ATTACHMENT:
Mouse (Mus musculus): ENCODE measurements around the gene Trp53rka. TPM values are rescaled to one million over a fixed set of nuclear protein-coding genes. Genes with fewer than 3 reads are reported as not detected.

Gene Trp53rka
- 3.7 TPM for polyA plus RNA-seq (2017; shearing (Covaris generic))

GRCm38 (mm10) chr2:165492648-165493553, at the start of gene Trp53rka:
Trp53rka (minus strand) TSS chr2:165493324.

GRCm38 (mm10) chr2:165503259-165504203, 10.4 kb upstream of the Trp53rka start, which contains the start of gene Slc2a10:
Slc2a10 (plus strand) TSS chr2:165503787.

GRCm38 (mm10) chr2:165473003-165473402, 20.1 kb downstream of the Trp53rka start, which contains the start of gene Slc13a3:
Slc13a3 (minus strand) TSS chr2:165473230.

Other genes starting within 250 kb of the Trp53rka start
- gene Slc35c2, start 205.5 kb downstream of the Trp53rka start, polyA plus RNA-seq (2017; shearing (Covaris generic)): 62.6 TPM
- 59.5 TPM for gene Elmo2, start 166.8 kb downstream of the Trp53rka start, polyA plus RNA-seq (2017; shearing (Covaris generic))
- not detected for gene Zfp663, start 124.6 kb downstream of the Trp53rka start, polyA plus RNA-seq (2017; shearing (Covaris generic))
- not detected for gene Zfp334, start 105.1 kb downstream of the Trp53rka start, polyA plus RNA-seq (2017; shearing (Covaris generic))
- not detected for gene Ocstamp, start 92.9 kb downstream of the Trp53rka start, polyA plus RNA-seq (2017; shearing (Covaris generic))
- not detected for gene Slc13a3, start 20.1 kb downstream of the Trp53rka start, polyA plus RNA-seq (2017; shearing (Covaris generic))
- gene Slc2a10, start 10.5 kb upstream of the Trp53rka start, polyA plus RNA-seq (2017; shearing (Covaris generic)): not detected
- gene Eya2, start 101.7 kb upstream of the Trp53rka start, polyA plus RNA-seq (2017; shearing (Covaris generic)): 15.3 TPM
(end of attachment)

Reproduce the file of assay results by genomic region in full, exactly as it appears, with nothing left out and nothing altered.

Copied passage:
Mouse (Mus musculus): ENCODE measurements around the gene Trp53rka. TPM values are rescaled to one million over a fixed set of nuclear protein-coding genes. Genes with fewer than 3 reads are reported as not detected.

Gene Trp53rka
- 3.7 TPM for polyA plus RNA-seq (2017; shearing (Covaris generic))

GRCm38 (mm10) chr2:165492648-165493553, at the start of gene Trp53rka:
Trp53rka (minus strand) TSS chr2:165493324.

GRCm38 (mm10) chr2:165503259-165504203, 10.4 kb upstream of the Trp53rka start, which contains the start of gene Slc2a10:
Slc2a10 (plus strand) TSS chr2:165503787.

GRCm38 (mm10) chr2:165473003-165473402, 20.1 kb downstream of the Trp53rka start, which contains the start of gene Slc13a3:
Slc13a3 (minus strand) TSS chr2:165473230.

Other genes starting within 250 kb of the Trp53rka start
- gene Slc35c2, start 205.5 kb downstream of the Trp53rka start, polyA plus RNA-seq (2017; shearing (Covaris generic)): 62.6 TPM
- 59.5 TPM for gene Elmo2, start 166.8 kb downstream of the Trp53rka start, polyA plus RNA-seq (2017; shearing (Covaris generic))
- not detected for gene Zfp663, start 124.6 kb downstream of the Trp53rka start, polyA plus RNA-seq (2017; shearing (Covaris generic))
- not detected for gene Zfp334, start 105.1 kb downstream of the Trp53rka start, polyA plus RNA-seq (2017; shearing (Covaris generic))
- not detected for gene Ocstamp, start 92.9 kb downstream of the Trp53rka start, polyA plus RNA-seq (2017; shearing (Covaris generic))
- not detected for gene Slc13a3, start 20.1 kb downstream of the Trp53rka start, polyA plus RNA-seq (2017; shearing (Covaris generic))
- gene Slc2a10, start 10.5 kb upstream of the Trp53rka start, polyA plus RNA-seq (2017; shearing (Covaris generic)): not detected
- gene Eya2, start 101.7 kb upstream of the Trp53rka start, polyA plus RNA-seq (2017; shearing (Covaris generic)): 15.3 TPM